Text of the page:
FFX/X-2 HD Remaster Review: Echoes of Final Fantasy’s Former Greatness

This wonderful collection serves as a warm yet disappointing reminder...
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The Final Fantasy X/X-2 HD Remaster is a bittersweet revelation for me, and for most franchise fans out there.

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On the one hand, we indulge in our warm, fuzzy memories of the past, and we’re allowed to remember just how great these games were. We remember how much entertainment they afforded, and we recall precisely why they occupy such lofty places in our hearts.

On the other hand, this package only further illustrates the franchise’s decline. For instance, comparing the high-definition overhauls of FFX and X-2 to the recently released Lightning Returns is just plain… depressing. There’s no other word for it.

Therefore, despite the 10 this compilation receives from me (I can’t think of a more fitting number), I have to assign it with a heavy heart. It’s because I know I may never again give a 10 to a Final Fantasy title. That may sound cynical but, given the current direction of the series, I’m afraid it’s accurate. However, rather than harp on the uncertain future, let’s pay the proper respect to the past.

Yes, indeed, this is the way RPGs should play

Oh, I remember this. I remember how timing was only a minute facet of the gameplay (in the case of FFX, only the Overdrives demanded some form of dexterity and reflexes). I remember that strategy and depth was at the forefront; I remember that having a team amplified that depth and further immersed us in a fantastical world. I remember working one of the best character advancement mechanics, the Sphere Grid, and one of the finest ATB turn-based structures in existence.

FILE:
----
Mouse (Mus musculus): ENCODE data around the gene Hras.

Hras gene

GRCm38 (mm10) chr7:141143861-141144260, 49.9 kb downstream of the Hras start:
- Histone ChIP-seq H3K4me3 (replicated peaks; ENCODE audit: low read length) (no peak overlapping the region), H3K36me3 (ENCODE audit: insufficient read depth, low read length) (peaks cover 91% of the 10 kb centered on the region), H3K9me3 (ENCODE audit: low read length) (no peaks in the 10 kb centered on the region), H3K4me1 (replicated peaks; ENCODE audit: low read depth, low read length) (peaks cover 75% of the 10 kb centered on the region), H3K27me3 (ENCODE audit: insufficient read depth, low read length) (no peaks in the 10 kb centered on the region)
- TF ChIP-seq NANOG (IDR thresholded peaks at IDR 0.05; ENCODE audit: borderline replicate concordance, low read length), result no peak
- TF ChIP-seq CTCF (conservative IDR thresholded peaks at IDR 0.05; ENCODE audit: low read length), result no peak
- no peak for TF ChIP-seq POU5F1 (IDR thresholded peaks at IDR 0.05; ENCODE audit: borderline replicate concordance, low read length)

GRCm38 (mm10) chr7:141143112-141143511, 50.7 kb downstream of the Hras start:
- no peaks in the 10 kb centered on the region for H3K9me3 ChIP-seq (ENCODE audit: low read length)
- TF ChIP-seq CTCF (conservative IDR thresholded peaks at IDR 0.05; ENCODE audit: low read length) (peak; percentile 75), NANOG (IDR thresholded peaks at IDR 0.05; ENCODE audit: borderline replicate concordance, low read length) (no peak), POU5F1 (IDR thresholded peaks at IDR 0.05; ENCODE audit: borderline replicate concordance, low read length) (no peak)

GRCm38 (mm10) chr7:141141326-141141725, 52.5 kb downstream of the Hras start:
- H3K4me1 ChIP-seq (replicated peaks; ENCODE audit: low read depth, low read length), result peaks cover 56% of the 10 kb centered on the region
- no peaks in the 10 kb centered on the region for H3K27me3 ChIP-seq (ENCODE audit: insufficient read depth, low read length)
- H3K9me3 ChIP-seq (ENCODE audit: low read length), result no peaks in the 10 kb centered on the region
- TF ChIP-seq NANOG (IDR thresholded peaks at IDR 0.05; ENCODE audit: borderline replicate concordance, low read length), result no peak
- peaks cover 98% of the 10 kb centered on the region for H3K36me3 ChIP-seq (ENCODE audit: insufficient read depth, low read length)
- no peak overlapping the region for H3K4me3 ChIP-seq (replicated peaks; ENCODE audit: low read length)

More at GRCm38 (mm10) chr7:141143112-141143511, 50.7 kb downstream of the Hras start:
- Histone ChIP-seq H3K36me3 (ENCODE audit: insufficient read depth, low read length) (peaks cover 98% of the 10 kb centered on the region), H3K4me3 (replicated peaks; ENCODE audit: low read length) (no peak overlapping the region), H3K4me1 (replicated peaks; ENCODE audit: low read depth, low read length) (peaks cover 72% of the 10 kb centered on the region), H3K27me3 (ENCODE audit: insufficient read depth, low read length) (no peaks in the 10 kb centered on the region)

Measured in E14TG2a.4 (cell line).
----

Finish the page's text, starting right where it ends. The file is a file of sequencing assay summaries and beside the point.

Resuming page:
In short, the gameplay doesn’t only take us back, it stands tall and says proudly (yet sadly): “We never really had to die. We’re just as appealing as ever.” I understand that a new generation of gamers may not have the requisite attention span to deal with menus and commands; they’d rather just press a button and have something happen instantaneously. And I would understand their frustration with this style of gaming because to them, it really would seem slow.

Yes, slow. Magnificently, beautifully slow. “Slow” couldn’t possibly be a more positive term in this scenario. The camera shots don’t break away every two seconds to show us a different angle of the same scene, the enemy animations aren’t constant and in in-your-face; there’s a wonderful pacing to the game’s progress that comes home like truth. Hey, I’m all for the advancements we’ve made, but I don’t like to pin the “outdated” label on games like FFX and X-2 precisely because they only represent different styles of adventuring. That doesn’t make them “old.”

I would also like to add that the Dresspheres in FFX-2 remain a fantastic evolution of the turn-based system found in FFX. It’s reminiscent of the job classes in Final Fantasy Tactics and other previous franchise entries. It also infuses the game with some much-needed depth, which was lost when they limited the playable characters to three. Okay, so I’m still not a big fan of J-Pop, and you could argue that FFX-2 is indeed just fanservice.